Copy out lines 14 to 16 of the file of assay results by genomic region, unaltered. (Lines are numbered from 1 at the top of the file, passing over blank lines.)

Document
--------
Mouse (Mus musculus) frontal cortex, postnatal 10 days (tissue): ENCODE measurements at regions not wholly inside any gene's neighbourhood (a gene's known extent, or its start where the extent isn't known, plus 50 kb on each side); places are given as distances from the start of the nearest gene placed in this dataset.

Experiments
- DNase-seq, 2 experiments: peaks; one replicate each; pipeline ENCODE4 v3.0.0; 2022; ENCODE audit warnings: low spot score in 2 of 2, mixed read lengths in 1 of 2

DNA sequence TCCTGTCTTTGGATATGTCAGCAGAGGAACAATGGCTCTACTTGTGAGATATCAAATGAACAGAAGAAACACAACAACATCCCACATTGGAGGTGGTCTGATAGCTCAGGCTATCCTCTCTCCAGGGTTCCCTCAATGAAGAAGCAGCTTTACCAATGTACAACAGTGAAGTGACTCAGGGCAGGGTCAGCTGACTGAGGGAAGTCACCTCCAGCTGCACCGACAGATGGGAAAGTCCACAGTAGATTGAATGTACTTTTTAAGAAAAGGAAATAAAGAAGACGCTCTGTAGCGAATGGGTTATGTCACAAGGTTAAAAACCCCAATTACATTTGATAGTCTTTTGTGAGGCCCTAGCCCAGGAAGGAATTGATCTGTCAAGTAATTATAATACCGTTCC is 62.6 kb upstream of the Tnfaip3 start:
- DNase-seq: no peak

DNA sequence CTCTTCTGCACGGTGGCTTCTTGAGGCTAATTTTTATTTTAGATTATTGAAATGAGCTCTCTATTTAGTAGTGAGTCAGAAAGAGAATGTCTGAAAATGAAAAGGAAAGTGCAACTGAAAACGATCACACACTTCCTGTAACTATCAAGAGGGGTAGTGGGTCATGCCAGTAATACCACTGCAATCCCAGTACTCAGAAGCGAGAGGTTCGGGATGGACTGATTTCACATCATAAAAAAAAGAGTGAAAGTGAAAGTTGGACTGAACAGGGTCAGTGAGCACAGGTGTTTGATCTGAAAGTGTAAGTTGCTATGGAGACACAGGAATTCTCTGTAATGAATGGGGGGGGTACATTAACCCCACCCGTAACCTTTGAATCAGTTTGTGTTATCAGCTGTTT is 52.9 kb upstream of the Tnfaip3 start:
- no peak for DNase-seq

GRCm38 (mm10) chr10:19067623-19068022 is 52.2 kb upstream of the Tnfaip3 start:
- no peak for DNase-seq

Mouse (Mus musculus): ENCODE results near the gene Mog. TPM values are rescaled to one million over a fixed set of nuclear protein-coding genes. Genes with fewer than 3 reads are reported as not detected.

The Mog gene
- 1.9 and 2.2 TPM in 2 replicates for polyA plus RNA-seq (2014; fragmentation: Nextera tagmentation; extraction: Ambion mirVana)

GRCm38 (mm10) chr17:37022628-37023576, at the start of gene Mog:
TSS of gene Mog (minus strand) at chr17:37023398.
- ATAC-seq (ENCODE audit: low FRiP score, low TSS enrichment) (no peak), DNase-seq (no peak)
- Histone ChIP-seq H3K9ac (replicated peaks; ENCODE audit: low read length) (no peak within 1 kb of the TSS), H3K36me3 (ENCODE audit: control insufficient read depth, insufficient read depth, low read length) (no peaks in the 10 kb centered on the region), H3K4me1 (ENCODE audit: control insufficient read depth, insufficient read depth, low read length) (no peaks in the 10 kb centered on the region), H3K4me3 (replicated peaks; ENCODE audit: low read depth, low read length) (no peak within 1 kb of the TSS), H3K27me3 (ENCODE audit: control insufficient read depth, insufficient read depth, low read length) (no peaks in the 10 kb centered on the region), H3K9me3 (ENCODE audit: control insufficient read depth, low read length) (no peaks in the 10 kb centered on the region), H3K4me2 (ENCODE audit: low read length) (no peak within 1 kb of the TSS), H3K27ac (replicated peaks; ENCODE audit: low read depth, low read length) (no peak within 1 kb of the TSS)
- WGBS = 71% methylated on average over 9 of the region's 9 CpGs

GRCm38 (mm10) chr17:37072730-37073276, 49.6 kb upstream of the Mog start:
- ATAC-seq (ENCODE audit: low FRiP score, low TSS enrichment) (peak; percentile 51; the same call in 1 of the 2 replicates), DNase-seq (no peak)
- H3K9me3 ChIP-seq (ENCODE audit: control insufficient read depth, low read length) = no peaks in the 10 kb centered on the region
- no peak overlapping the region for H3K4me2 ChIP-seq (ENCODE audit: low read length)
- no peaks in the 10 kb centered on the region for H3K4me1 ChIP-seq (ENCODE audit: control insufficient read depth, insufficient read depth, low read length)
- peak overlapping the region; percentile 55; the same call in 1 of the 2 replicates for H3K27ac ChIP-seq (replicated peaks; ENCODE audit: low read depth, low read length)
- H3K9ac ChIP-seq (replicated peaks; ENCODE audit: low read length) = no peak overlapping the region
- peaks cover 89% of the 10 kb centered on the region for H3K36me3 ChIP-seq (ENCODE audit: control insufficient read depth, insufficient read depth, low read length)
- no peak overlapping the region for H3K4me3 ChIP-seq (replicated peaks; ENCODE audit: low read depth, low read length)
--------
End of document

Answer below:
TSS of gene Mog (minus strand) at chr17:37023398.
- ATAC-seq (ENCODE audit: low FRiP score, low TSS enrichment) (no peak), DNase-seq (no peak)
- Histone ChIP-seq H3K9ac (replicated peaks; ENCODE audit: low read length) (no peak within 1 kb of the TSS), H3K36me3 (ENCODE audit: control insufficient read depth, insufficient read depth, low read length) (no peaks in the 10 kb centered on the region), H3K4me1 (ENCODE audit: control insufficient read depth, insufficient read depth, low read length) (no peaks in the 10 kb centered on the region), H3K4me3 (replicated peaks; ENCODE audit: low read depth, low read length) (no peak within 1 kb of the TSS), H3K27me3 (ENCODE audit: control insufficient read depth, insufficient read depth, low read length) (no peaks in the 10 kb centered on the region), H3K9me3 (ENCODE audit: control insufficient read depth, low read length) (no peaks in the 10 kb centered on the region), H3K4me2 (ENCODE audit: low read length) (no peak within 1 kb of the TSS), H3K27ac (replicated peaks; ENCODE audit: low read depth, low read length) (no peak within 1 kb of the TSS)